The display of data can be changed by means of the Text Display Options window which one can see by selecting the appropriate Options button in the Process Variable Selection window. Parameters such as the font, hardcopy and export targets, and list of channels to view can be accessed. See Figure 7 following.

FIGURE 7 text display options window

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3.2.1 Lists

The Loaded Data List is identical to the one in the Process Variable Selection window. It is present here in order to allow additions to the channels listed in the Text Display List next to it by means of the ADD --> button. Items from the Text Display List are shown in the Text Display window. The DELETE and UNDELETE buttons allow for the manipulation of channels in the Text Display window.

3.2.2 Fonts

It is possible to change the format of the text display by selecting different fonts. However, in order to be able to print to a postscript file or printer, it is automatically formatted to fit on a 81/2x 11 page. To access the font controls, simply press the SELECT FONTS button. This will bring up the Font box window seen below in Figure 8. The font box shows sample text of the font chosen so that the user can make judgments about the appropriateness of the selection before making a final choice.

The choice of fonts is taken from a file in the arr home directory called Fonts. This file can be easily created as it consists of the output of the UNIX command, xlsfonts.

FIGURE 8 font box window

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3.3 Hardcopy Window

The hardcopy window allows the user to print to both files and printers in either the portrait or landscape orientation. The printer and/or file names are entered in the appropriate boxes. If no printer name is designated (i.e. it's box is blank) it will automatically use the printer defined in the user's environmental variable "PRINTER". To set this environmental variable, see your computer system administrator. Unfortunately, the postscript output includes up to one page of the window which is currently being displayed on the computer screen. This is a limitation of tk version 3.6 and hopefully will be corrected in the future. See Figure 9 below for details.

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FIGURE 9 text hardcopy options window

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3.4 Export Data Window

The data in the text display window can be exported in 2 different ascii formats. The first is the SDDS format originated at Argonne National Lab, and the second is in a tab-delimited spreadsheet format with one line per timestamp. The spreadsheet format is compatible with programs like Excel and Lotus 1-2-3. See Figure 10 below. The user is warned about overwriting existing files.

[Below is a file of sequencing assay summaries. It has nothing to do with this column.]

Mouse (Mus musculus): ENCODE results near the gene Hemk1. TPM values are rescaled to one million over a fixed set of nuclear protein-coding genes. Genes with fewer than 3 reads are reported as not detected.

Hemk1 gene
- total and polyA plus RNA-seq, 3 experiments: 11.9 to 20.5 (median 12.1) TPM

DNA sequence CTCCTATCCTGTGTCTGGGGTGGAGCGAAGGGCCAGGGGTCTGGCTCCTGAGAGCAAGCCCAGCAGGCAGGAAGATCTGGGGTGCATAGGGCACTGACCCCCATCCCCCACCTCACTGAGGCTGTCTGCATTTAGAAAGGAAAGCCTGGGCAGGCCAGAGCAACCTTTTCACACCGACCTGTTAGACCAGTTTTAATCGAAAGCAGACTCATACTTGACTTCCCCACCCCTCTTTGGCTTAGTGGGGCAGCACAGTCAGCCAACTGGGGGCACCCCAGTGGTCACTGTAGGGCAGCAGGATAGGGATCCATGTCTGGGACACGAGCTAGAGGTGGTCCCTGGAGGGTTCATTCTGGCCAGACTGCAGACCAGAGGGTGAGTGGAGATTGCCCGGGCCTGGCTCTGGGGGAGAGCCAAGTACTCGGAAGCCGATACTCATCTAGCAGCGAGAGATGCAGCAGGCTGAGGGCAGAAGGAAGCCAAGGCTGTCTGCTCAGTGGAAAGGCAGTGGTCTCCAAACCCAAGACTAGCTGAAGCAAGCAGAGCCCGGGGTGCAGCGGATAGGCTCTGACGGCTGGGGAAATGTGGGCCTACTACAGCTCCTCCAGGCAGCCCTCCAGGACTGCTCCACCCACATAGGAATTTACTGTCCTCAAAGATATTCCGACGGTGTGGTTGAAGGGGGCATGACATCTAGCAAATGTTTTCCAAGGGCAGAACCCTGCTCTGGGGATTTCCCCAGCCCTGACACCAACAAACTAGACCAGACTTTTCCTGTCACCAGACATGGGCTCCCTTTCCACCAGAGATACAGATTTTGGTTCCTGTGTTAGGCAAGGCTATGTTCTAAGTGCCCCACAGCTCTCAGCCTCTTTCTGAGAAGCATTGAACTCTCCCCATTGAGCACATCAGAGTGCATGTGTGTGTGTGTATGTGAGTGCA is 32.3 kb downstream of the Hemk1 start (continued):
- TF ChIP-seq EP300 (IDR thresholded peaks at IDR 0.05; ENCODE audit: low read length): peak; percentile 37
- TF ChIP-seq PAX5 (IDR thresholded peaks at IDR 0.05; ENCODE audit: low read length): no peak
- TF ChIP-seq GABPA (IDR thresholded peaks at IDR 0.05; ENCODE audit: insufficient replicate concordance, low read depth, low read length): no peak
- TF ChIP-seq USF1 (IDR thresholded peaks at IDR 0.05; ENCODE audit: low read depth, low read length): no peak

FIGURE 10 export data window

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3.4.1 Spreadsheet Format

Immediately following is a sample output file in the spreadsheet format put into table form (Table 2). The first row is the beginning timestamp. The second and third rows are header information with the second row listing the type of data contained in the data column underneath. Listed in the third row are units if appropriate. If there are no units for a channel, the word "none" will appear in place of the units. The remaining rows are data with the first column being the timestamp. In the second column is the time in seconds referenced from the beginning timestamp. The third column is the data status codes for the first channel, and the fourth column is the data for the first channel. After that, the data status code and data columns are repeated for the other channels.

Part of the reason this format was chosen is because it is largely compatible with that of the older version of the archive retrieval program, ARR. There are a few small differences in the second and third header lines. The entry "status" is "stat" and the entry "timestamp" is "date" in the old format. In the third row, "timestamp" and "status" entries have no units whereas "date" had units of "stamp" and "stat" had units of "stat" in the old format.

TABLE 2 ascii output, regular data - spreadsheet format

-----------------------------------------------------------------
03/23/93 07:44:23.000                                              
timestamp              time      status  Pv_#1    status  Pv_#2